• Home Addresses are stale (at best), and therefore need to be fully audited to ensure they match what is in the payroll system. Oftentimes they are completely missing.
  • National IDs are missing for many (or most), and you will probably need multiple national IDs in many countries. Spain, for example, requires up to three National IDs and employees (if they are using self-service) are not adding everything they should.
  • Personal Information will be spotty. Using localization settings, you can activate more personal info for specific countries but it’s probably not marked as required, or employees and HR are skipping what is not required.
  • Bank Accounts, if left on the default mapping, have very little required data. In some cases, Workday’s default country settings will not match what the payroll system requires. For example, in the UAE, Workday asks for the Employee’s account number, but the payroll system may want it sent using IBAN. Unless blocked by validation, employees can also skip the step asking them to provide a direct deposit.
  • Compensation may correctly reflect the employee’s total compensation package (for headcount and cost reporting), but it will need to be broken out for the payroll integration. For example, in numerous countries, compensation is a combination of base pay, allowances (Housing Allowance, Food Allowance, Shift Allowance, etc) and Period Salary Plans (13th/14th Month), and it’s very common for clients to choose not to track all these elements in Workday. Instead, clients simply aggregate all the different earnings elements into a single number and assign it as the Employee’s salary. The payroll platform will require that each element of recurring pay you wish to send from Workday be structured correctly as a compensation plan on the worker’s profile, and the salary cannot be an aggregate of pay elements, it must be strictly base pay.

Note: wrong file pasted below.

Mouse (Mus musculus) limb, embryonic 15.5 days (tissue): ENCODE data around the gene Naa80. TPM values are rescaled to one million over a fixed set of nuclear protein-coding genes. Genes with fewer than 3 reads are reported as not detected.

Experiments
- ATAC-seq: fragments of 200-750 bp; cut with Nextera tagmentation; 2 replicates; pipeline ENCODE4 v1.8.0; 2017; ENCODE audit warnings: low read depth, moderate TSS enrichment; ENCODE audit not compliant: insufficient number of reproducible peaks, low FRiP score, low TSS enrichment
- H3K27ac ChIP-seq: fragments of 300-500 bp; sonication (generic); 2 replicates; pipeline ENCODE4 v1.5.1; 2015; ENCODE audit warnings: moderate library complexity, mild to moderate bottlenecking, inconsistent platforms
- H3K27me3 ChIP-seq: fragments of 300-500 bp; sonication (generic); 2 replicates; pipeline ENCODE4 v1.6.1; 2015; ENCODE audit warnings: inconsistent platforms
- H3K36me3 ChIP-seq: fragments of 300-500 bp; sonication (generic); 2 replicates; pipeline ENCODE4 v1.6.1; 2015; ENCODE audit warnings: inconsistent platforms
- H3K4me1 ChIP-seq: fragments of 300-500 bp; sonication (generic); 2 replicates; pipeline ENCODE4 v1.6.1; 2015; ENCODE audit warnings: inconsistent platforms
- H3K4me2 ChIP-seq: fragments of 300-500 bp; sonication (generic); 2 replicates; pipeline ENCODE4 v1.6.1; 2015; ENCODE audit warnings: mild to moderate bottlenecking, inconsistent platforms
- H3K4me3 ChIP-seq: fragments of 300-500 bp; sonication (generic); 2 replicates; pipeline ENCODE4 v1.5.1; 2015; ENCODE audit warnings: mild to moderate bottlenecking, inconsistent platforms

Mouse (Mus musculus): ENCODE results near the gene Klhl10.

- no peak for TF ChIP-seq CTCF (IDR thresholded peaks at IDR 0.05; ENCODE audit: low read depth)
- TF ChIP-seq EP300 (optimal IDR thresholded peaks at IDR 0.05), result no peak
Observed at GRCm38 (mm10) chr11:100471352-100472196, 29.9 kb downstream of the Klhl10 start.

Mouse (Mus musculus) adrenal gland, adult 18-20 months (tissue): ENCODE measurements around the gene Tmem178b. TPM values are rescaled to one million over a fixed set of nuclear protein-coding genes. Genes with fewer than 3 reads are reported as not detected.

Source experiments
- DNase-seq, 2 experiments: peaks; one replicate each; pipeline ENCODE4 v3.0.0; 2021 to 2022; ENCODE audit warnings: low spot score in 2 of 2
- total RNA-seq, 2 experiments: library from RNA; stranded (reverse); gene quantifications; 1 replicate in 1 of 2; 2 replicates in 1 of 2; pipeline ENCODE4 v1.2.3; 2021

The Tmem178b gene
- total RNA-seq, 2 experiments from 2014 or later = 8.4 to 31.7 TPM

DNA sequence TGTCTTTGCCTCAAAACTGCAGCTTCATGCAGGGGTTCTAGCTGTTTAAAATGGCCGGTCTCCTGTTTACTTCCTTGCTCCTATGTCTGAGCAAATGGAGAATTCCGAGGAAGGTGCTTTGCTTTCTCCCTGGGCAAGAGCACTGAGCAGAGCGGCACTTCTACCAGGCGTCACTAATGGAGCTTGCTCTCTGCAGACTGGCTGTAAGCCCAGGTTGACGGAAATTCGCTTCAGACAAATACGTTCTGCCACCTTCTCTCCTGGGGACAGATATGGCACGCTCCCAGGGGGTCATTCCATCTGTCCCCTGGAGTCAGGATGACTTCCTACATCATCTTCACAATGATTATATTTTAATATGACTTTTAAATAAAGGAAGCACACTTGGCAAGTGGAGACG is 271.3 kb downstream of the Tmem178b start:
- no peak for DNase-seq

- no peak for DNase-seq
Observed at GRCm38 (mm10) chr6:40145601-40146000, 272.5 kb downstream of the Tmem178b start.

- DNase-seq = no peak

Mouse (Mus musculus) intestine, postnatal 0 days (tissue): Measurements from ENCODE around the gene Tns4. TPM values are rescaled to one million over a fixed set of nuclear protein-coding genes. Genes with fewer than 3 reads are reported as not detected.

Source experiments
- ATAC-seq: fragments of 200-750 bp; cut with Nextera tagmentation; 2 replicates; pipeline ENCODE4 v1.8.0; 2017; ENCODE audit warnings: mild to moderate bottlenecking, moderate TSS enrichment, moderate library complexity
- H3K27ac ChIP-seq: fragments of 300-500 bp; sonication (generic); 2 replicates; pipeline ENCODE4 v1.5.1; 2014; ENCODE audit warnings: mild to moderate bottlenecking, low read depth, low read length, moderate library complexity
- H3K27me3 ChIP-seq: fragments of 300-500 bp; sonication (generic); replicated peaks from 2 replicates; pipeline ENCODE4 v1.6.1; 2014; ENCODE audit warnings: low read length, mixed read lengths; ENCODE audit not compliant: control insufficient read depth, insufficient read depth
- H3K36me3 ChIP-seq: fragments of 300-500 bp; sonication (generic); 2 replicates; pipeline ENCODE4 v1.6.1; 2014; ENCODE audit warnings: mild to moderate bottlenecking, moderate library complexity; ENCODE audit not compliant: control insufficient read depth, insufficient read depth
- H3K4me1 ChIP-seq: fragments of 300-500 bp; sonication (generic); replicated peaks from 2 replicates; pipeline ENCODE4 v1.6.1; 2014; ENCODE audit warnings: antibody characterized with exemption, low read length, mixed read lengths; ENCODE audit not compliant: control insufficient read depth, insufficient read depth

I cannot emphasize enough how long and difficult the data audit and clean up on these tasks is, and how much of it will rest on the shoulders of your local payroll teams. They are the only ones who can provide you with the payroll data that will be used to audit Workday, since they must extract it from the local platforms. Depending on how siloed the payroll team is from the HR team, identifying the Workday compensation elements that exist or are missing, and how they align to the payroll elements, is a very long and arduous process. And it will be different for each country, though the exercise should speed up with repetition.

All that hard work will amount to nothing if you don’t ensure that new data entered into Workday is clean. You can clean everything up, but you need to put controls in place so that new hires, and new changes don’t simply re-do all the same problems as before. Using localization settings, business process validation rules, bank account country overrides, and compensation eligibility rules, you can ensure new hires aren’t permitted to skip processes in onboarding, or complete the Edit Government ID step without providing both of Germany’s required national IDs, or add a direct deposit with IBAN but forget the SWIFT code.

Not every client will need to clean up every item above. From my experience, there are a few categories that clients fall into:

1. North American company with several small pay groups scattered throughout EMEA, APAC, and/or LATAM